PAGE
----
I’ve been catching up on my long “saved-news-article” queue this weekend. A number in higher ed I skimmed and deleted because they either assumed Yale was all of higher education or clearly wrote from an experience almost entirely at places like Yale. It might be a service to remind reporters in summer that as you prepare “back to school” articles, you should remember that comprehensive (regional) public universities and local community colleges are far more prevalent and serve far more students than well-endowed not-for-profit colleges and universities, let alone Ivy Leagues. Yes, there are still reporters and faculty who forget this basic fact. If you’re not among them, pat yourself on the back and Remind your colleagues. Go ahead and brag; we need folks to evangelize the truth that elite institutions educate a small subset of Americans.
And even within a particular niche, there are sub-niches. In community colleges, just to pick an example, there is the giant Miami-Dade College, which offers some applied bachelors programs along with two-year degrees and vocational programs to almost 150,000 students. There is Florida Keys Community College, serving 2,000. Most community colleges use adjunct faculty for a huge chunk of teaching, but near my new home, there’s Rio Salado College, which teaches more than 50,000 with 23 faculty (really, program coordinators); there are more staff at the college’s public radio station than there are full-time employees called faculty.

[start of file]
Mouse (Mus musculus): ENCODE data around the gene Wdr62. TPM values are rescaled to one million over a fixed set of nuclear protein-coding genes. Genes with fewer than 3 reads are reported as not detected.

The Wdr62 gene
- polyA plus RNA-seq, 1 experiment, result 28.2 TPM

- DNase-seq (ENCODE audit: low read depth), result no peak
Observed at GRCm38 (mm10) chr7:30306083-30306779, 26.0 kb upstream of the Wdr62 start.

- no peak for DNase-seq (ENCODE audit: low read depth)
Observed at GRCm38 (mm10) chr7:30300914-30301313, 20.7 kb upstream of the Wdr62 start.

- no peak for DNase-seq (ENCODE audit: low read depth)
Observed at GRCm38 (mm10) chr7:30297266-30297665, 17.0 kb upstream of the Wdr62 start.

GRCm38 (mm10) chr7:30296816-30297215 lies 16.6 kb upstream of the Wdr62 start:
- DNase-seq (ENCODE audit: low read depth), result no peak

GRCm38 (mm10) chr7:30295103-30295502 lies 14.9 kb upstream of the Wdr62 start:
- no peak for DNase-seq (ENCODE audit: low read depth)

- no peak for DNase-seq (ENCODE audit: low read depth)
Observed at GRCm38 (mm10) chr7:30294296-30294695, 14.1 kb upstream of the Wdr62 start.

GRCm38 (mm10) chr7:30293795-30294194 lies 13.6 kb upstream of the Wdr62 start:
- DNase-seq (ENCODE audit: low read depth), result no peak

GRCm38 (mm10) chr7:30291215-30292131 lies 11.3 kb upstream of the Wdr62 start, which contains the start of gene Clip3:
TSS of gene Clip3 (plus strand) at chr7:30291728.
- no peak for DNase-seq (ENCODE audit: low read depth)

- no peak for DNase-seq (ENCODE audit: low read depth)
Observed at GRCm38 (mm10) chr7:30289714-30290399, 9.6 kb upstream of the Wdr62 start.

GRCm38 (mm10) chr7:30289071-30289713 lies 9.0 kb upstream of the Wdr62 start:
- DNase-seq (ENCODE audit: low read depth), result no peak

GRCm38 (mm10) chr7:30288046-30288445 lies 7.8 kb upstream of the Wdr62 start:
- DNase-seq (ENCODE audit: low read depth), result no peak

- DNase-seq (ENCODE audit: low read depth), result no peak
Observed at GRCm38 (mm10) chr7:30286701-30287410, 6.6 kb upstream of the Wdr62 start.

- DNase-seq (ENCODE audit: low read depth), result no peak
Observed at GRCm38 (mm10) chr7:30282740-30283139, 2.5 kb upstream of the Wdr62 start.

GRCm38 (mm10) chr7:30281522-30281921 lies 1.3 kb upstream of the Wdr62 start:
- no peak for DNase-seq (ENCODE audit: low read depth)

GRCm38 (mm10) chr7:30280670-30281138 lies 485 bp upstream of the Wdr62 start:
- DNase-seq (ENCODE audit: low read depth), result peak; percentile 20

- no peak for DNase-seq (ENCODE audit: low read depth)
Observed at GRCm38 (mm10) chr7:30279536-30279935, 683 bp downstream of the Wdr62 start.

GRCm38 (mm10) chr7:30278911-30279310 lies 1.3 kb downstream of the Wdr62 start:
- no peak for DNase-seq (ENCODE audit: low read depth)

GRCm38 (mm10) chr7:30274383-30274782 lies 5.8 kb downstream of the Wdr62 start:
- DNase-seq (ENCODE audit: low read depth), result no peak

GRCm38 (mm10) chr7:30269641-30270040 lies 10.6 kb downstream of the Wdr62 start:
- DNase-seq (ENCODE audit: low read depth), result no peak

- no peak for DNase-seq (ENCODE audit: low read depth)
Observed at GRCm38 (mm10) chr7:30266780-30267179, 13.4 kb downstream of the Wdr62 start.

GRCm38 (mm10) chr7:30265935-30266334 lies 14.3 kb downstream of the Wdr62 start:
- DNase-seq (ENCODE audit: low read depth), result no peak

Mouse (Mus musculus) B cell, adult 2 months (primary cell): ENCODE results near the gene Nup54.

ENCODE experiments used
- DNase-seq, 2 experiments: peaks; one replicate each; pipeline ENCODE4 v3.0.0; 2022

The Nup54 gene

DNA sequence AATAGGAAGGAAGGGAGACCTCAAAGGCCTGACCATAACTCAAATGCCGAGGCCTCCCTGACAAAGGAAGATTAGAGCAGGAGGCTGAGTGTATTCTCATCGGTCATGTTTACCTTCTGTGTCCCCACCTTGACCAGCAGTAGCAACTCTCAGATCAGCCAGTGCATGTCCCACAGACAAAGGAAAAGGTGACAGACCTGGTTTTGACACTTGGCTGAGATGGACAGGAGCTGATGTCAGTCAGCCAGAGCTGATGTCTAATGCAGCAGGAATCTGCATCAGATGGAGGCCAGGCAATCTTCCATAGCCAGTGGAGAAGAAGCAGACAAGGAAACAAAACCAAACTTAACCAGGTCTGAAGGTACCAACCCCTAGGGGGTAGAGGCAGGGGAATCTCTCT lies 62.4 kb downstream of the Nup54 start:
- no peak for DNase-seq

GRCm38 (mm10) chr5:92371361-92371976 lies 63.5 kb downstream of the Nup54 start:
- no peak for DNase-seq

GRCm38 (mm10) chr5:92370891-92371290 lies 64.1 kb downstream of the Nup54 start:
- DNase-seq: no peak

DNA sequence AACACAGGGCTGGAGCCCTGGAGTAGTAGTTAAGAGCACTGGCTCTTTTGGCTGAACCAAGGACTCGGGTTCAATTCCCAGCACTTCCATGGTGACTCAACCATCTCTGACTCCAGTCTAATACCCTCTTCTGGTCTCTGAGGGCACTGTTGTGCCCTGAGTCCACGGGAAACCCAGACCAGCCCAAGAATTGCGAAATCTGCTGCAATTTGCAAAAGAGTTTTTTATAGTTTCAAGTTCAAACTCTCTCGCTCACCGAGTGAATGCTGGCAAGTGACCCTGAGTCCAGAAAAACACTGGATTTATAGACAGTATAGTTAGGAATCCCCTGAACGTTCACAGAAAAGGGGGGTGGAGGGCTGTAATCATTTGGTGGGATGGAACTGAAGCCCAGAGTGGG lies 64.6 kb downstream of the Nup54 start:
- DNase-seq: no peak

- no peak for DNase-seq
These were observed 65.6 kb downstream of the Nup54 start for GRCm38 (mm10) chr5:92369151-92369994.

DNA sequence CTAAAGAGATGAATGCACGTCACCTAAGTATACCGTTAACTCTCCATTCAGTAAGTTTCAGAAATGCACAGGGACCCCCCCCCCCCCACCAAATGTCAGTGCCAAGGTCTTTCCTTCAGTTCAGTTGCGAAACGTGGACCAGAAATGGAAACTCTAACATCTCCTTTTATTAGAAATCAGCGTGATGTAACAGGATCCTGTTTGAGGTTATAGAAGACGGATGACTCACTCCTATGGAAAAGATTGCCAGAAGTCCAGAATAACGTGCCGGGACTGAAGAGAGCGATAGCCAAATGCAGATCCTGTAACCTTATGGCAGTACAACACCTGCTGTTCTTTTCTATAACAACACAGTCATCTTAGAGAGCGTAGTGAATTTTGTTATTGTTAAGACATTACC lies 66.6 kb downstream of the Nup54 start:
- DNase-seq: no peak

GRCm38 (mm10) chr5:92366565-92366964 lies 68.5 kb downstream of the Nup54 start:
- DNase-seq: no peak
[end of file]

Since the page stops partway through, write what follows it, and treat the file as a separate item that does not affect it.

So if you’re tempted to slam the idle ways of today’s youth, please don’t pick an elite private institution, or at least make clear you’re targeting a tiny segment.